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December 2, 2023 @ 11:00 am - 12:30 pm

A Morning with Betty Osceola

Details

Date:
December 2, 2023
Time:
11:00 am - 12:30 pm

Venue

Coral Gables Congregational Church
3010 De Soto Blvd.
Coral Gables, 33134 United States
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With Festival, Books & Books, and Coral Gables Congregational United Church of Christ presents…

KEYNOTE: RECLAIMING OUR STORIES WITH BETTY OSCEOLA

Saturday, December 2nd at 11 AM

Coral Gables Congregational United Church of Christ | 3010 De Soto Boulevard Coral Gables, FL 33134

RSVP HERE

Betty Osceola

A member of the Miccosukee Tribe of Florida from the Panther clan, Osceola is a Native American Everglades educator, conservationist, anti-fracking and clean water advocate. Born and raised in the Everglades, where at the turn of the 20th century the Miccosukee were still traveling coast-to-coast across subtropical wetlands by canoe, Osceola now captains and operates the Buffalo Tiger Airboat Tours on Tamiami Trail, near Miami. Born 20 years before her birthplace and family home were named America’s first national preserve, Osceola quips, “I live in the Big Cypress National Preserve, but I was here before it. I consider myself fortunate to have grown up so connected to nature when we still had clean water, plenty of wading birds and we could still live off the land, growing crops on the tree islands. Today the waters are too polluted to do that.”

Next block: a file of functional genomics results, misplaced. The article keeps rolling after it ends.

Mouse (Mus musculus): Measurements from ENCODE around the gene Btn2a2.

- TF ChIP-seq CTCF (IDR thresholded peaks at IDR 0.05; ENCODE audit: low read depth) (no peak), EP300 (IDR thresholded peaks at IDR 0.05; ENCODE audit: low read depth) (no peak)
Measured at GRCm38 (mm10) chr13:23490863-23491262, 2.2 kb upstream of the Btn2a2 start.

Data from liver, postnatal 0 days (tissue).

Everglades National Park was intended for preserving a sliver of what was once a pristine Everglades ecosystem. With the layout of a complex system of Army Corps of Engineer-built canals that drained the land to make way for sugar cane production and subdivisions, phosphorous-laden runoff now flows into Miccosukee territory, which much of sits adjacent to the protected national park. Nutrient-rich runoff encourages the growth of weeds and invasive species in the tribe’s waters and regularly floods land that has become uninhabitable. These issues, along with Florida’s population growth (more than 1,000 people daily) and aggressive development, as well as resisting the Burnett Oil Company acquiring state permits to drill for oil in Big Cypress, are why Osceola spends time educating people and using her fleet of airboats to help the tribe conduct a twice-yearly water quality survey, used at times to fight persistent government efforts to cut corners on water restoration efforts.

Courtesy: Excerpted from: https://www.swflnaturalawakenings.com/

 

OUR PARTNERS

This keynote is made possible by a partnership with the Coral Gables Congregational Church.